Almost all living organisms pass DNA on to their offspring when they reproduce. The particular set of DNA that any specific organism – an individual human, for example – inherits is called a genotype. The term genotype can also refer to only a part of the DNA sequence that is inherited. Essentially, the genotype is the behind-the-scenes instruction manual for the organism. This is different from a phenotype, which works as the expression of the organism’s genotype. The phenotype is the manifestation of the DNA code. For a phenotype example, consider a trait as microscopic as blood type, or traits as large-scale a flower’s petal colors, or even whether a person dislikes the taste of cilantro.
Using the definition of “genotype” that refers to a relevant section of the DNA sequence inherited by an organism, the genotype of female humans is XX, as opposed to male humans’ genotype XY. Although the genotype of women might seem simple on its face, there are many factors that make the phenotypic expression of the sex chromosomes a complex matter.
TL;DR (Too Long; Didn't Read)
While genotype refers to DNA, phenotype refers to the expression of that DNA in the physical manifestation of the organism. In humans, the section of the genotype that represents female sex is XX, and XY for males. Sexual characteristics arise in utero based on whether or not the Y chromosome is present to trigger a hormone release. While the sex chromosomes are simple, gender expression is not. Transgender and intersex people are an example of how genotypes do not necessarily match their phenotypes.
Sex Is Determined in Utero
Humans reproduce sexually, creating gametes using the process of meiosis. These gametes are the ovum in females and the spermatozoa in males. A sperm cell and an egg join together to form a zygote. The only part of the human genome that is specific to the sex of the individual are the pair of sex chromosomes. The other 22 chromosome pairs are non-sex, or autosomal chromosomes, and for all people, each chromosome in the pair matches its partner. This is also true of the two X sex chromosomes that most females possess. Each gene is the same and in the same order on each chromosome in the pair. Human males receive one X chromosome from their mother and a Y chromosome from their father. The SRY-gene on the Y chromosome releases steroid hormones during embryonic development that stimulate the growth of male sex organs. The same does not happen to embryos that have two X chromosomes. Instead, the absence of these hormones triggers the female sex organs to develop.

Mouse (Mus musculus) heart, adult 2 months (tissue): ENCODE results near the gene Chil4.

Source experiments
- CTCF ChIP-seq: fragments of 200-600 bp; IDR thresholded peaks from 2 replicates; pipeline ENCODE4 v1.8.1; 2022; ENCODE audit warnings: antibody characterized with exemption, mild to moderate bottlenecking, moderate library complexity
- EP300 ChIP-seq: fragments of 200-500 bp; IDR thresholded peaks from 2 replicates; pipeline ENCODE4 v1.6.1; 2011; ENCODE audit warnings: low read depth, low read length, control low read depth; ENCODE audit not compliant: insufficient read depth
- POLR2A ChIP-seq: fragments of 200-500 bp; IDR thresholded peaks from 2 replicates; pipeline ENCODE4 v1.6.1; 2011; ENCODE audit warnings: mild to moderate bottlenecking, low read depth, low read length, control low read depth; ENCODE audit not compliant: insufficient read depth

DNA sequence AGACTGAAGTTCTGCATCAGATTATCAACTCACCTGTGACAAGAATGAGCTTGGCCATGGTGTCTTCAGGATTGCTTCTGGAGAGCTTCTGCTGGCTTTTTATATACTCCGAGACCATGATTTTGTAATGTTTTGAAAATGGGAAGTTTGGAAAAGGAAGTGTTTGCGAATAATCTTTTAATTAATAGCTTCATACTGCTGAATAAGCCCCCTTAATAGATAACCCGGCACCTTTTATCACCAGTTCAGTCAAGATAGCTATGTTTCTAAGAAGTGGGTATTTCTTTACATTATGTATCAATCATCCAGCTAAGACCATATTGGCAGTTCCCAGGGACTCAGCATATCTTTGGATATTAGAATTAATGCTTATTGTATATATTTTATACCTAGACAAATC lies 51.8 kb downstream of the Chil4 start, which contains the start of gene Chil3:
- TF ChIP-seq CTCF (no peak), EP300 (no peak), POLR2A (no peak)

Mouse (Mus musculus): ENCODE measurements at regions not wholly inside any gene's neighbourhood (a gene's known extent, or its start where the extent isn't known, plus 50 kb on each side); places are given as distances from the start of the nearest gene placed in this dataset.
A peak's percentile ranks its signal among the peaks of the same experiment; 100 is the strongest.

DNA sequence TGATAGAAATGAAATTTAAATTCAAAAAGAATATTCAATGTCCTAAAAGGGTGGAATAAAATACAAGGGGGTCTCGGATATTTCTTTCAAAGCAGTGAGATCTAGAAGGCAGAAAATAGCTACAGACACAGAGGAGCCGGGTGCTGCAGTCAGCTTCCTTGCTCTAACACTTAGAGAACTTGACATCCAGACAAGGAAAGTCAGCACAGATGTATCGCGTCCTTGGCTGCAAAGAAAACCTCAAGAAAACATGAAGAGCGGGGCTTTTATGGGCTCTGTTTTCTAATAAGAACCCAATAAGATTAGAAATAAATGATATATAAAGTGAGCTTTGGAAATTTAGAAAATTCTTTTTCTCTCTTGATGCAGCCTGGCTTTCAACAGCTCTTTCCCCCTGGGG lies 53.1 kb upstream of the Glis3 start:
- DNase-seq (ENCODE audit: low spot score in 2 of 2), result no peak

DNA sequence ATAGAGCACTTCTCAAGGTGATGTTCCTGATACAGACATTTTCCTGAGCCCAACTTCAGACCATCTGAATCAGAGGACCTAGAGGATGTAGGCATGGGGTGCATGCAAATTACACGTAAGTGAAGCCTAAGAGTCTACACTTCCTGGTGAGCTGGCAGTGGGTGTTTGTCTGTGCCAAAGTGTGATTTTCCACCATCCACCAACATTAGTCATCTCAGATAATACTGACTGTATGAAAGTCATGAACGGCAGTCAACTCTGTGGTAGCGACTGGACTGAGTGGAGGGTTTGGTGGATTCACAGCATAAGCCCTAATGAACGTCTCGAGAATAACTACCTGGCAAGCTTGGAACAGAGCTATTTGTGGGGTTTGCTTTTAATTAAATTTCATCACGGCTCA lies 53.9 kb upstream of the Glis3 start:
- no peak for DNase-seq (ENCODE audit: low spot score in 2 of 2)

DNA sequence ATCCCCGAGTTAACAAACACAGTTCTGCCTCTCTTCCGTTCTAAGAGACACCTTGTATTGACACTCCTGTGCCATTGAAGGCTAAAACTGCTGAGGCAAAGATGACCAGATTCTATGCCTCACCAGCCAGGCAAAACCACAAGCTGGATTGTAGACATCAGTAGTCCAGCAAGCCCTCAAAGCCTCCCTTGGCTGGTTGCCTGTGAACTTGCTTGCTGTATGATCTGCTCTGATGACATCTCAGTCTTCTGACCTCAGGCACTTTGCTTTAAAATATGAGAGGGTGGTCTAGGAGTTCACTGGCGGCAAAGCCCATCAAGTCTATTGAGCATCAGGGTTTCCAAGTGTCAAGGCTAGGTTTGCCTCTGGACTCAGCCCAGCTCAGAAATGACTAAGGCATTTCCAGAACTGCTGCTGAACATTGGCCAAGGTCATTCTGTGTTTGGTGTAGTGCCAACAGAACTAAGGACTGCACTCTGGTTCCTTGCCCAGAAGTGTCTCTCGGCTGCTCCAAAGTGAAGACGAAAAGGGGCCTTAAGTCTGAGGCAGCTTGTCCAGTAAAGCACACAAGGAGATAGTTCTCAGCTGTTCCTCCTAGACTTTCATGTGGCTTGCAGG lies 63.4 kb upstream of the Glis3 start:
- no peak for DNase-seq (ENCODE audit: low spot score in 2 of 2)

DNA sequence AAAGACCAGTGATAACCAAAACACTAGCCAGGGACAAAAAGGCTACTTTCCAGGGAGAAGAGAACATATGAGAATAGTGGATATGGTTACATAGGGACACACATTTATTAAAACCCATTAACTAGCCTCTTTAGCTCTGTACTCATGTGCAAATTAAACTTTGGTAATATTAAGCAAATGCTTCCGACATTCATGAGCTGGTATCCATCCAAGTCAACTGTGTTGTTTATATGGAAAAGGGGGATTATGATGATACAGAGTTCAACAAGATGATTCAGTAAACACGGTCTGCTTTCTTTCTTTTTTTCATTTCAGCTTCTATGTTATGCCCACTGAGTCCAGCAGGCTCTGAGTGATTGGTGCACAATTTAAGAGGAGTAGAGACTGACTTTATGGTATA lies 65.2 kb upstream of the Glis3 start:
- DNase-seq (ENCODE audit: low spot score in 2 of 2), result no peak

Females Are Protected From Sex-Linked Traits
The X chromosomes have thousands of genes on them. The Y chromosome is considerably shorter than the X chromosome, and only has a few genes on it. Many genes for sex-linked traits live on the X chromosome, such as the ability to see red and green. If this gene is defective, it can cause red/green colorblindness. Since the gene is recessive, females need a copy on both of their X chromosomes to be colorblind – in other words, they will not express the phenotype unless both copies of the recessive gene are defective. Since males have only one X chromosome, they need only one copy of the defective gene to be red/green colorblind. For this reason, most red/green colorblind people are male. There are over 1,000 known human sex-linked traits that primarily affect males, including hemophilia and many non-disease traits, such as male-pattern baldness.
The Nonbinary Nature of Female and Male Phenotype
While it is true that most people with XX genotypes are female and most people with XY genotypes are male, there are a great number of exceptions, and a growing understanding of the spectrum of lived experiences. Gender identity is one’s sense of being male, female or nonbinary. Nonbinary is used as an umbrella term for gender identities that do not fit neatly into the male or female categories; for example, agender people do not have a gender. Nonbinary genders are themselves a kind of transgender identity. Other kinds of transgender identities include people who, at any point in their lives, realize that their gender identity does not match the gender they were assigned at birth. (For more information about gender identity, sexual orientation and related topics, please refer to the link in References.)
In addition, there are many intersex people whose genotypes and/or phenotypes are not clearly male or female. Some have a variety of chromosomal variations, such as three sex chromosomes instead of two, or a missing sex chromosome. Some have genitalia or other physical characteristics that are not clearly male or female. There are countless ways for intersex traits to manifest, suggesting that the spectrum between male and female is a broad one, both in terms of physical features and behavioral traits.
About the Author
Rebecca E. received a degree in human development before attending graduate school in writing. She has an extensive background in cognition and behavior research, particularly the neurological bases for personality traits and psychological illness. As a freelance writer, her specialty is science and medical writing. She's written for Autostraddle, The Griffith Review and The Sycamore Review.
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